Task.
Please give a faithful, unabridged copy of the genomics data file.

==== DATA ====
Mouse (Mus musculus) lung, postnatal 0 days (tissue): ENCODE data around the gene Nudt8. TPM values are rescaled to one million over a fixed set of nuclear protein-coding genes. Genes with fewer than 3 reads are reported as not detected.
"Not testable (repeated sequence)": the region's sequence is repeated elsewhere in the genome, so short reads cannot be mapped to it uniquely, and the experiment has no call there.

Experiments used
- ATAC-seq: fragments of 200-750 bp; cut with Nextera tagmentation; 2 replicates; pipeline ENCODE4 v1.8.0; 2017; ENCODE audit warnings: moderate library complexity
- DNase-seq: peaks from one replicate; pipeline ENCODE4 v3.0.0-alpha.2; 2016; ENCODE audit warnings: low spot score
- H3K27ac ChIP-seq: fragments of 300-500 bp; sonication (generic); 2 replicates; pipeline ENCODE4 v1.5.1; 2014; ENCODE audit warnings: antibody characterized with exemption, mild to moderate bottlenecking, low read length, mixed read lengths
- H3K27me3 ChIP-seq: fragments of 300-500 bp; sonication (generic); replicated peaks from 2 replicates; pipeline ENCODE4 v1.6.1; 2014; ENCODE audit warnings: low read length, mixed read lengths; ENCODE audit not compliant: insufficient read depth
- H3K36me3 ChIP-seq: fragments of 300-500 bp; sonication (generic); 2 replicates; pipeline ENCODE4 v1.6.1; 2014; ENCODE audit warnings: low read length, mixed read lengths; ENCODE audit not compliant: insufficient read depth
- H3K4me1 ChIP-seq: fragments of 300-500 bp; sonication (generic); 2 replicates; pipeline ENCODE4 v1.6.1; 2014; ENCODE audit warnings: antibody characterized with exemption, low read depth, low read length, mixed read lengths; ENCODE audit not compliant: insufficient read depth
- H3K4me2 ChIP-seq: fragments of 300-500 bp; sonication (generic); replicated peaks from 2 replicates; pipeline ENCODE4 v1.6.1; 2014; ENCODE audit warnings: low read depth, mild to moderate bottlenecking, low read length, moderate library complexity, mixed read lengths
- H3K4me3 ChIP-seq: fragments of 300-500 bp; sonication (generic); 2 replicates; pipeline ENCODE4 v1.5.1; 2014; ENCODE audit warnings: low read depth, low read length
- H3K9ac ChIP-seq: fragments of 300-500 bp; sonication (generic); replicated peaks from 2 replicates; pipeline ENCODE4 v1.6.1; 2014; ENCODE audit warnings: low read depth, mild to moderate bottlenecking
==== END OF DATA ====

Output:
Mouse (Mus musculus) lung, postnatal 0 days (tissue): ENCODE data around the gene Nudt8. TPM values are rescaled to one million over a fixed set of nuclear protein-coding genes. Genes with fewer than 3 reads are reported as not detected.
"Not testable (repeated sequence)": the region's sequence is repeated elsewhere in the genome, so short reads cannot be mapped to it uniquely, and the experiment has no call there.

Experiments used
- ATAC-seq: fragments of 200-750 bp; cut with Nextera tagmentation; 2 replicates; pipeline ENCODE4 v1.8.0; 2017; ENCODE audit warnings: moderate library complexity
- DNase-seq: peaks from one replicate; pipeline ENCODE4 v3.0.0-alpha.2; 2016; ENCODE audit warnings: low spot score
- H3K27ac ChIP-seq: fragments of 300-500 bp; sonication (generic); 2 replicates; pipeline ENCODE4 v1.5.1; 2014; ENCODE audit warnings: antibody characterized with exemption, mild to moderate bottlenecking, low read length, mixed read lengths
- H3K27me3 ChIP-seq: fragments of 300-500 bp; sonication (generic); replicated peaks from 2 replicates; pipeline ENCODE4 v1.6.1; 2014; ENCODE audit warnings: low read length, mixed read lengths; ENCODE audit not compliant: insufficient read depth
- H3K36me3 ChIP-seq: fragments of 300-500 bp; sonication (generic); 2 replicates; pipeline ENCODE4 v1.6.1; 2014; ENCODE audit warnings: low read length, mixed read lengths; ENCODE audit not compliant: insufficient read depth
- H3K4me1 ChIP-seq: fragments of 300-500 bp; sonication (generic); 2 replicates; pipeline ENCODE4 v1.6.1; 2014; ENCODE audit warnings: antibody characterized with exemption, low read depth, low read length, mixed read lengths; ENCODE audit not compliant: insufficient read depth
- H3K4me2 ChIP-seq: fragments of 300-500 bp; sonication (generic); replicated peaks from 2 replicates; pipeline ENCODE4 v1.6.1; 2014; ENCODE audit warnings: low read depth, mild to moderate bottlenecking, low read length, moderate library complexity, mixed read lengths
- H3K4me3 ChIP-seq: fragments of 300-500 bp; sonication (generic); 2 replicates; pipeline ENCODE4 v1.5.1; 2014; ENCODE audit warnings: low read depth, low read length
- H3K9ac ChIP-seq: fragments of 300-500 bp; sonication (generic); replicated peaks from 2 replicates; pipeline ENCODE4 v1.6.1; 2014; ENCODE audit warnings: low read depth, mild to moderate bottlenecking